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Would you talk to a friend the way you talk to yourself?

By Health Coach and founder of Peppermint Wellness, Suzy Glaskie.

It’s amazing how careful we can be to avoid saying anything that might potentially offend someone else. But, oh, what a different story it is when it comes to talking to ourselves! All delicacy, tact and diplomacy sail out the window. Compassion dissolves. Gentle understanding is nowhere to be seen. Instead, the voice in our head berates us for messing up and not being good enough.

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Fat. Stupid. Slow. Ugly. Failure. You probably wouldn’t dream of hurling those insults at someone else… but how often do you fire missiles like these at yourself? Language like this wrecks our self-esteem and quashes our ability to shine as we’re meant to.

You (and only you) have the power to change the conversation. Try tuning into your internal dialogue for a day and catch yourself when you hear those negative soundbites kick in. Ultimately, the goal is to replace these toxic thoughts with positive affirmations that build rather than bulldoze your self-esteem.

Yes, it’s a tall order to change an inner voice that’s been slating you for years or even decades…but if you keep it up, you will gradually start to replace your default internal dialogue with something far more positive. Just like the body needs regular exercise to develop muscles, so does the mind. We need to put in the practice if we want to train it for kindness rather than self-destruction.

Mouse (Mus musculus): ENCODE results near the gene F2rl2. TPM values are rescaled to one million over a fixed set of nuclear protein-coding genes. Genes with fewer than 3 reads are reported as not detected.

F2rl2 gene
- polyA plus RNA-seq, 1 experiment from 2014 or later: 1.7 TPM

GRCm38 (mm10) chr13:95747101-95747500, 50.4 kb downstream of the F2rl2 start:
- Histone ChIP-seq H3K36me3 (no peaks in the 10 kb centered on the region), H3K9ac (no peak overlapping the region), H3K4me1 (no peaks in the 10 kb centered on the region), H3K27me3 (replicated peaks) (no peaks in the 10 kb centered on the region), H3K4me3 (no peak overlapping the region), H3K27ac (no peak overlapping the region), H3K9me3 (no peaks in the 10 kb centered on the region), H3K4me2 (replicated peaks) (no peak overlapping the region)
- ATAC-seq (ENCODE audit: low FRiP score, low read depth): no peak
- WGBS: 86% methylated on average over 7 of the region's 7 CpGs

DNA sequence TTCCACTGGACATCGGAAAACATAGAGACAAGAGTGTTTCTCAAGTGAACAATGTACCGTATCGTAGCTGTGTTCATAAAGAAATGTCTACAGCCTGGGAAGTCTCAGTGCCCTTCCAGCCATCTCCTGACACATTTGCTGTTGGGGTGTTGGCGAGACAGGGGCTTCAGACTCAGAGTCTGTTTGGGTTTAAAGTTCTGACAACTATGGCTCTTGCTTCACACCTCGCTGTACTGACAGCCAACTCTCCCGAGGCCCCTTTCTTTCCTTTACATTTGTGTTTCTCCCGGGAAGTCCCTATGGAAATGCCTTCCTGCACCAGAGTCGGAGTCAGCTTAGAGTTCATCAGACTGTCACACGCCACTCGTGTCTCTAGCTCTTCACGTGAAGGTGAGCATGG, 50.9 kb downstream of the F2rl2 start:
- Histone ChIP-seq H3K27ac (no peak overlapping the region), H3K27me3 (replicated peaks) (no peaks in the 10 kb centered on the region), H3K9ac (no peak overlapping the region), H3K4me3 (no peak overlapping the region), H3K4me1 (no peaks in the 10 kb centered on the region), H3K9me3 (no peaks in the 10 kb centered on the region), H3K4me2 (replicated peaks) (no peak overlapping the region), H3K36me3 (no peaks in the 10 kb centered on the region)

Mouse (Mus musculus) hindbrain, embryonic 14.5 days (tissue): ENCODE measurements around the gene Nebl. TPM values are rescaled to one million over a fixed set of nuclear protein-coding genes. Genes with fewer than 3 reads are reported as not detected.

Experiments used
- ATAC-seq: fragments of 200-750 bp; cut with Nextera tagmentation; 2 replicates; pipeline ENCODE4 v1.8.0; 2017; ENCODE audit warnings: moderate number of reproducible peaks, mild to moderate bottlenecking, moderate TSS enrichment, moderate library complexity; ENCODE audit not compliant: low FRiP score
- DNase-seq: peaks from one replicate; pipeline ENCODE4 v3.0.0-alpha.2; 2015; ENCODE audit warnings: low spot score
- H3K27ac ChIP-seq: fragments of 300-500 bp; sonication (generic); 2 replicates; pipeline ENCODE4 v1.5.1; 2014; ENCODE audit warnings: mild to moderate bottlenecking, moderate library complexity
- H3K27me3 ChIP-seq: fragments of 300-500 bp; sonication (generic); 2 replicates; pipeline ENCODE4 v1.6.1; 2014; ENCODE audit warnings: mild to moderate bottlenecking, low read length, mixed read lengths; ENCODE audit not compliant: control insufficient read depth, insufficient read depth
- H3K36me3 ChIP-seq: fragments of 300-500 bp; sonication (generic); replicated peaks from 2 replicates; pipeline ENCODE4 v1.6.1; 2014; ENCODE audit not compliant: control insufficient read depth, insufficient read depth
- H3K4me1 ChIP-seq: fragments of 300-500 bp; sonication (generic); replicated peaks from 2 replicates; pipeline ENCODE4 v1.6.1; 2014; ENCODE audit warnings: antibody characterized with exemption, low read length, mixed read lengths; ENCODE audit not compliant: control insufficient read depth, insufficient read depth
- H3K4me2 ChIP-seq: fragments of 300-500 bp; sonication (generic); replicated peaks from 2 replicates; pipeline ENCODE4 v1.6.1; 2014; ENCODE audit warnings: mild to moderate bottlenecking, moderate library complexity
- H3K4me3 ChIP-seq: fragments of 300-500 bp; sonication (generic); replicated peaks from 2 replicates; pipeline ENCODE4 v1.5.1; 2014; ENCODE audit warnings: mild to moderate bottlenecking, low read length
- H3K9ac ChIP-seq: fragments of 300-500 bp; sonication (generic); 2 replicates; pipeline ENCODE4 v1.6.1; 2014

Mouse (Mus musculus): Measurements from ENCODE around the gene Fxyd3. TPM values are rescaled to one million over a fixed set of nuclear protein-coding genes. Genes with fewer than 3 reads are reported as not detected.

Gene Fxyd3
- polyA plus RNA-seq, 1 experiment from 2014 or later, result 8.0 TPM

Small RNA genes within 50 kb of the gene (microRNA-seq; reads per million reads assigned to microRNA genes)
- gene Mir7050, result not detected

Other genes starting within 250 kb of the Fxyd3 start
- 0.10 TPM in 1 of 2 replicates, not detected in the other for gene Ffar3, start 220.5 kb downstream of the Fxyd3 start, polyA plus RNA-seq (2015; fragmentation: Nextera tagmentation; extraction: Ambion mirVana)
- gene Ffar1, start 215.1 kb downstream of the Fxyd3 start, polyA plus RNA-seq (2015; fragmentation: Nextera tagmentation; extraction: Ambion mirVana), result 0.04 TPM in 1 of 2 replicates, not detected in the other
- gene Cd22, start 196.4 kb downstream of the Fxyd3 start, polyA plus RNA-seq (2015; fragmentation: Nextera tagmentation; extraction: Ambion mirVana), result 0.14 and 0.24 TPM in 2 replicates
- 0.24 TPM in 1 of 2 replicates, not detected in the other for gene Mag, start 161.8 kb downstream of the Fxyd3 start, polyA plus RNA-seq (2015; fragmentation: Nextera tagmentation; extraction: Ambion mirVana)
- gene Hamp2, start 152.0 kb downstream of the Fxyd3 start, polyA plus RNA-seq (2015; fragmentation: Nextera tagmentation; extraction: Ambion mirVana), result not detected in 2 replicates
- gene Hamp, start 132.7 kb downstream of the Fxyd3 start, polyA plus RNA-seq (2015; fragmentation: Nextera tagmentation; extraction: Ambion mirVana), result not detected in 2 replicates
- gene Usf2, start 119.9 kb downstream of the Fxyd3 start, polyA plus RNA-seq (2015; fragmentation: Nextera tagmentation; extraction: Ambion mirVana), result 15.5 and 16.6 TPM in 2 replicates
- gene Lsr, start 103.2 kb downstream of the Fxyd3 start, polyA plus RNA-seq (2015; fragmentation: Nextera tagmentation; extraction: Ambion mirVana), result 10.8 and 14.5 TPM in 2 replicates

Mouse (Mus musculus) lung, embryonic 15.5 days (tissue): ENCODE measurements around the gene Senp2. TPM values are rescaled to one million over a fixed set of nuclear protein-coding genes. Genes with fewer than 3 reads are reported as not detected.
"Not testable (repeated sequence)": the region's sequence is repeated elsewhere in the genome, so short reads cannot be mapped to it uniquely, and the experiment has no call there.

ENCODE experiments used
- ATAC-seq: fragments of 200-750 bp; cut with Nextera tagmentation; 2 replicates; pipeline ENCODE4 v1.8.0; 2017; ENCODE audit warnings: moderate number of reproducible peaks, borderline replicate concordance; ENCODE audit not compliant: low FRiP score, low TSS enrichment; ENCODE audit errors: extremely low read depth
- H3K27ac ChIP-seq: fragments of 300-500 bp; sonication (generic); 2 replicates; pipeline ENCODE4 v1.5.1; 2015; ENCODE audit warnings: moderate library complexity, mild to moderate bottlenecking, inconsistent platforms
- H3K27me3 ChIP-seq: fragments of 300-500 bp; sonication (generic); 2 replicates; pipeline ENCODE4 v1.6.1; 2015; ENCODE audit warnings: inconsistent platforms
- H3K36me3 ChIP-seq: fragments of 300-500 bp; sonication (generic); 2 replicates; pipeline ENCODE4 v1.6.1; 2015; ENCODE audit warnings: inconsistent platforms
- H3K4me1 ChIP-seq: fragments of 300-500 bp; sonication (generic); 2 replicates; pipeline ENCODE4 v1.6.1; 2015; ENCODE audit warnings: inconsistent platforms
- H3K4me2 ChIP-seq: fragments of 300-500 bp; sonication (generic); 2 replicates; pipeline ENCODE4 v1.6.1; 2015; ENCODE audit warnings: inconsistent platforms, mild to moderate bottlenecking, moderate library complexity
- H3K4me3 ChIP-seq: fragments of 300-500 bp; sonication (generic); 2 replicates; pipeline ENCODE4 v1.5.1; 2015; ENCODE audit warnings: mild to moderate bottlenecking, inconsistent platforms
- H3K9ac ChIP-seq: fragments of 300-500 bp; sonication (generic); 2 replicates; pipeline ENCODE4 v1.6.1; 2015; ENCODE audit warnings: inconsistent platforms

So, starting from today, be conscious of your language: make a concerted effort to stop putting yourself down when talking about yourself to others. You’ll probably find it’s such an ingrained habit that you do it all the time without even realizing. Every time you trot out “Oh, I look dreadful in this” or “I could never be successful – I’m too lazy” or “I’m rubbish at maths/technology/sport etc etc”, you reinforce your self-limiting beliefs of not being good enough.

It’s natural for us to ruminate on what we consider to be “wrong” with us. But we can use our inner resources to counter that tendency. The field of positive psychology teaches that, in order for us to flourish, it’s far more effective to leverage our strengths rather than to focus on trying to correct our weaknesses. In fact, research shows that if we have an active awareness of our character strengths, we are nine times more likely to be flourishing!

Years of research by the VIA Institute on Character has discovered that we all have 24 central character strengths. These positive parts of our personality are qualities like kindness, curiosity and perseverance. We each have our own distinct combination of these strengths and you can find out yours by taking the VIA survey.

Once you’ve found out what your top five signature strengths are, try spotting them in yourself and congratulating yourself every time you use one of them eg “I used my perseverance to finish that job I’d been dreading – that’s just like me to persevere” or “I used my bravery to have that difficult conversation with my boss – that’s just like me to be brave.” We really need to hear that inner voice of encouragement.

And when we do mess up (and we all mess up because that’s what human beings do) try giving yourself a break. Try saying something like: “You tried really hard to get this right. You did the best you could with the resources you had. You’ve learned something useful that you can apply next time you face the same situation.”

Changing our self-talk takes practice: it’s not like flicking to a different playlist on Spotify. Be patient, go gently – and congratulate yourself every time you say something kind to yourself.

 

 

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